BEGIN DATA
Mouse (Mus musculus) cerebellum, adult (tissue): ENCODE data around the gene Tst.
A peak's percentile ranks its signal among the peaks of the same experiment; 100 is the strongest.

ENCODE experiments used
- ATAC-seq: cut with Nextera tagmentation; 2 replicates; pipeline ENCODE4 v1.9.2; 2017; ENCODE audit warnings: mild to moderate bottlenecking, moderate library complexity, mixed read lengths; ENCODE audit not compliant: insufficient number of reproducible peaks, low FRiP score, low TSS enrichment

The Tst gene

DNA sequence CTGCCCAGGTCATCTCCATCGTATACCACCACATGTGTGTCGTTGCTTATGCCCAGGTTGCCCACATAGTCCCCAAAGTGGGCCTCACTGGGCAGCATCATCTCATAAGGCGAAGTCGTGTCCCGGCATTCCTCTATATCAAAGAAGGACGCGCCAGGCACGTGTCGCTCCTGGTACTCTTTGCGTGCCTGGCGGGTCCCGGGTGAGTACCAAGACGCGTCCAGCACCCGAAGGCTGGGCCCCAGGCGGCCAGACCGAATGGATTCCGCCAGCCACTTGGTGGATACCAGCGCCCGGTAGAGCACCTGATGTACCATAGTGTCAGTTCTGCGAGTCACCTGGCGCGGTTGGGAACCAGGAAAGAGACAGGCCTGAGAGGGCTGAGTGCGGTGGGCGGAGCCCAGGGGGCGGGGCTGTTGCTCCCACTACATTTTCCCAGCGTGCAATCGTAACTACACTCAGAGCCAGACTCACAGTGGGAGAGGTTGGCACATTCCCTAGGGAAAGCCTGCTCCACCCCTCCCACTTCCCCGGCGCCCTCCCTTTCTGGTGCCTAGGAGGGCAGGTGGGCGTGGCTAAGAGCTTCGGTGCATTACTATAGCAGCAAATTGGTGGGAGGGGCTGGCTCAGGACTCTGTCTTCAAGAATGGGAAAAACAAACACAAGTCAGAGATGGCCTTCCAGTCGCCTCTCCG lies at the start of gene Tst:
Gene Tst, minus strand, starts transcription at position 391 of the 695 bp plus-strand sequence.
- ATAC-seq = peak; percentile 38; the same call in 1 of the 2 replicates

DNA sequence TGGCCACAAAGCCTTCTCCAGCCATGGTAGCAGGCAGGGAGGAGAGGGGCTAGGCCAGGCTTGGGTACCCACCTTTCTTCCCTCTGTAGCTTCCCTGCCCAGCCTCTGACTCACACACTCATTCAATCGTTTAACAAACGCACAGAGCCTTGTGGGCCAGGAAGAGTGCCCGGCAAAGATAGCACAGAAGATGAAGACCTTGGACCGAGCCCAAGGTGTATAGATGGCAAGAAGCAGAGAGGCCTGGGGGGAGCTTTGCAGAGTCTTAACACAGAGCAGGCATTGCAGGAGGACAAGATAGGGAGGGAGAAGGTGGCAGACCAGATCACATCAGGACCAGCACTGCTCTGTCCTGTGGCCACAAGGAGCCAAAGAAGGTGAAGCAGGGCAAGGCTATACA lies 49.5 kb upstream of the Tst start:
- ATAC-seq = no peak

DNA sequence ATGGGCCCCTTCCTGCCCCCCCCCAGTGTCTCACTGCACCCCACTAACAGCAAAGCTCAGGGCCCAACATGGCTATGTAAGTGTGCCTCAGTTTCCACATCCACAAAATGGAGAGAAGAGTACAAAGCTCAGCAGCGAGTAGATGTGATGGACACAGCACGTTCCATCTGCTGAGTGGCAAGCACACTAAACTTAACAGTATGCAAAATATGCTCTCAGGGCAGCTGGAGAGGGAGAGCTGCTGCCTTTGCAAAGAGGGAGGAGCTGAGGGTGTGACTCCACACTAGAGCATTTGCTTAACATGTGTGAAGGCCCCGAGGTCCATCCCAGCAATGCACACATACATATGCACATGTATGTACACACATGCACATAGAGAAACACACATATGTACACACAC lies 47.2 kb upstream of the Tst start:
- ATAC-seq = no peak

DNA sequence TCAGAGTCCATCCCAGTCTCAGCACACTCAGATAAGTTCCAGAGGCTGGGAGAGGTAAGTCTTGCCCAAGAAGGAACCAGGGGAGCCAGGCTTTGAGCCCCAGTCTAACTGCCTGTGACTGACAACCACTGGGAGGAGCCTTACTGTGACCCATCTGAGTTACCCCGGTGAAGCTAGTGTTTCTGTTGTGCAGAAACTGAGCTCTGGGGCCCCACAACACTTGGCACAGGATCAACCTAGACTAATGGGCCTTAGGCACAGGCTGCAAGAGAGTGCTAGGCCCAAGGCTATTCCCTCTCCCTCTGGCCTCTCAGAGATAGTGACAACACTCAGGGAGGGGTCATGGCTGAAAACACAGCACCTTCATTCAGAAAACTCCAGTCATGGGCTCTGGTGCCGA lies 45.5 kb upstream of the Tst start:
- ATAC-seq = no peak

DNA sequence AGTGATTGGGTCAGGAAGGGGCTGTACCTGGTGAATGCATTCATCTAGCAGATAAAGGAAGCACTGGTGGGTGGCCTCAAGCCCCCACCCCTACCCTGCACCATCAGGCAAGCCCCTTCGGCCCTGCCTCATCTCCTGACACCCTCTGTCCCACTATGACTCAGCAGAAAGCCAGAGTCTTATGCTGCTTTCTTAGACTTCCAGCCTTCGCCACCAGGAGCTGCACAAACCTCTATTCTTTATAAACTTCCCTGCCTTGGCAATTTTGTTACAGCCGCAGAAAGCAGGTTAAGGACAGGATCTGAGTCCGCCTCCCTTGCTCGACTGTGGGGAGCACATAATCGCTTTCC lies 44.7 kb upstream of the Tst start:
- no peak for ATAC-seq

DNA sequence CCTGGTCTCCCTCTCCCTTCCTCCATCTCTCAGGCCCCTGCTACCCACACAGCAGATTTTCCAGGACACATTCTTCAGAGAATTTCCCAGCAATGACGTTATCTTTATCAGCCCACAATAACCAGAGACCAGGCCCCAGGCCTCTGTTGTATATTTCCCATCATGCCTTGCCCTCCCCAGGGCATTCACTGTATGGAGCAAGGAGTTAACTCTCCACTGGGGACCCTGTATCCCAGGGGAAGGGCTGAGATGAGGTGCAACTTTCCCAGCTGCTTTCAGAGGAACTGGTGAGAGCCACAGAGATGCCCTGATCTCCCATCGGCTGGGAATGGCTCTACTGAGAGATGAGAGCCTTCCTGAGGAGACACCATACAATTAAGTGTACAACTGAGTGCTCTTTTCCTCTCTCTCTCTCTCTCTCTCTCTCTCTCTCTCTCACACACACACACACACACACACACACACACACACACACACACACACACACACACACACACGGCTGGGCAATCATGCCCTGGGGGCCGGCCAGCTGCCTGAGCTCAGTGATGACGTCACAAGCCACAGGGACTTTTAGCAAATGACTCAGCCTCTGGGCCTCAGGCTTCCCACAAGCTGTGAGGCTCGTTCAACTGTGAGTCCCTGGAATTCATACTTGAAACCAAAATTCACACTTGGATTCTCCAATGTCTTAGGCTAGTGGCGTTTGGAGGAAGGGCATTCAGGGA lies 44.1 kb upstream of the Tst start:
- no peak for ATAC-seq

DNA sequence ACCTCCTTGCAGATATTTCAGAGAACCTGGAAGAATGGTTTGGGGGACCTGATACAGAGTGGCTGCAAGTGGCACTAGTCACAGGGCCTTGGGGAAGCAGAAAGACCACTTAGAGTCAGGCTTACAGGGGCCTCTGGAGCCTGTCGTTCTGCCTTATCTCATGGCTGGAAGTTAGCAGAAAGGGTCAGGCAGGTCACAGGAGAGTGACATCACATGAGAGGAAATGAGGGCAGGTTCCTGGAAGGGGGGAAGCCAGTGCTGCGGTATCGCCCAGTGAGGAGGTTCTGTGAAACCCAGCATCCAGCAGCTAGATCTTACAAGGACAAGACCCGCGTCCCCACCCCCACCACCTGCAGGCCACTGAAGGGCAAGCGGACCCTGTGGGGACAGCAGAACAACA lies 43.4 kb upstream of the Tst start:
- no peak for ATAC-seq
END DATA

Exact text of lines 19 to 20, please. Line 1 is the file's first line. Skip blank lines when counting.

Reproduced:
DNA sequence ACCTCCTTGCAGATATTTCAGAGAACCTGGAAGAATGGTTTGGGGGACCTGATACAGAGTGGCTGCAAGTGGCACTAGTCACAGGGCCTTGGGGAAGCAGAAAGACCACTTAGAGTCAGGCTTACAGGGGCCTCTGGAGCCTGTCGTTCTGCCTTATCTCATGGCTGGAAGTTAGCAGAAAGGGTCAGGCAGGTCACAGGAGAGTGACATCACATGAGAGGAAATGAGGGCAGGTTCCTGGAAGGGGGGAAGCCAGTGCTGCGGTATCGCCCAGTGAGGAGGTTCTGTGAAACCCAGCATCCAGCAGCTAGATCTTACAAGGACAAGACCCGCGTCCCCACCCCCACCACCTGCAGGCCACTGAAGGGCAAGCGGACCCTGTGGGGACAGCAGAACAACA lies 43.4 kb upstream of the Tst start:
- no peak for ATAC-seq